Who needs bread?

Give us this day our daily bread Matthew 6:11

This is the line that makes this a prayer to be used by the poor. We rich, and I include myself and most people reading this, generally know where our next meal is coming from. We may have other forms of poverty: loneliness, isolation, low self esteem; we may wonder, as I did in my long years of unwanted singleness, where the next hug is coming from, or where the next affirmation is coming from, or where the next human contact of any kind is coming from. The abused woman may wonder when the next few days without being hit is coming; the over-pushed child, when the next break from schoolwork is coming – even though they may not lack food. And it is valid to pray this prayer as one of those people: ‘Lord, give me this day my daily conversation, even if it’s only at the supermarket checkout, or on the phone’.

But Jesus made it quite clear with this sentence that he expected his disciples to be insecure enough to need to pray for their next meal. He expected the poor and the marginalized to follow him, and he expected any rich and secure people who followed, to set themselves alongside the poor and marginalized by giving up their privileges. How do we dare to pray this prayer when we are entirely confident of our daily bread? I’m not sure if I do. I want to pray ‘Give them – the developing world, foodbank Britain – their daily bread’ but if I do, I am afraid of hearing ‘That’s your job’.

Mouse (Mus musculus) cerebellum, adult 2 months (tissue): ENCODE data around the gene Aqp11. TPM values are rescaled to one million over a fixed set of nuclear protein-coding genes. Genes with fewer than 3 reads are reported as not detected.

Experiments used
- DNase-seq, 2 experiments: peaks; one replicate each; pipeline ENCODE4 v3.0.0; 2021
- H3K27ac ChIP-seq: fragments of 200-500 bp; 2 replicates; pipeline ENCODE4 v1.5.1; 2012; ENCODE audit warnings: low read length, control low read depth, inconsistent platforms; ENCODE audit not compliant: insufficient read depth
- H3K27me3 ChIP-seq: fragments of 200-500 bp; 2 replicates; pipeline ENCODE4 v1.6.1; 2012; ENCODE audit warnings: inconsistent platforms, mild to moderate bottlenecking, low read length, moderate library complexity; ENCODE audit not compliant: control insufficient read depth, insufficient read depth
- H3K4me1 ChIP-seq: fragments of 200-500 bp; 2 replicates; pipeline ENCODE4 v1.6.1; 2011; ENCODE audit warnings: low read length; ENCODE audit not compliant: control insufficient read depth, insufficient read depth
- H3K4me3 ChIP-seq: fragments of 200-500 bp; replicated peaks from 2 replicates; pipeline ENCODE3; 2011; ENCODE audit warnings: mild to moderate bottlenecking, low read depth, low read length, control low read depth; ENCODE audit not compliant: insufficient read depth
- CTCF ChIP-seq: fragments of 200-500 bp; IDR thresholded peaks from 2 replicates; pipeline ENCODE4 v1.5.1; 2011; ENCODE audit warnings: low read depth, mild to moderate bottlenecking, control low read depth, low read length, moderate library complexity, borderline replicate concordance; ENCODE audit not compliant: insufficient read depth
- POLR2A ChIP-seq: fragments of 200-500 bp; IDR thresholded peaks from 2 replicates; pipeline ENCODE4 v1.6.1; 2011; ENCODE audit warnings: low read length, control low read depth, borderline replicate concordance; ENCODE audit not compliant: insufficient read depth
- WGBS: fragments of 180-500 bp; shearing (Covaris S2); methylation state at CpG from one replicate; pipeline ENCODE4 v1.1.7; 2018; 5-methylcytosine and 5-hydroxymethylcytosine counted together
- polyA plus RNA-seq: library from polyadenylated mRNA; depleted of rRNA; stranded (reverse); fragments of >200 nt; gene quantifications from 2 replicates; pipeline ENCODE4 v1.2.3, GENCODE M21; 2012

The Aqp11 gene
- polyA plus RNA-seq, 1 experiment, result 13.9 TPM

Incidentally, the word here translated ‘daily’ is a ‘hapax legomenon’, a word that only occurs this once in Scripture, and is unknown elsewhere in Greek literature; consequently we don’t know its exact meaning. It could mean ‘sufficient’ or ‘just enough’ bread, rather than ‘daily’. This raises an interesting possibility: that we are not to pray for ‘abundant’ or ‘too much’ bread, but only what we need each day, to keep us depending on God’s provision. Should we, in fact, perhaps be praying ‘Help us to give away our surplus bread’?


About veronicazundel

I'm a professional writer, amateur mother, and churchless Mennonite (ie I don't have a Mennonite church to belong to any more and am currently sheltering with the Methodists). I live in north London with my husband and adult son. I'm a second generation refugee kid, and eat Marmite on matzo crackers every morning. I have an MA in Writing Poetry from the Poetry School/Newcastle University.
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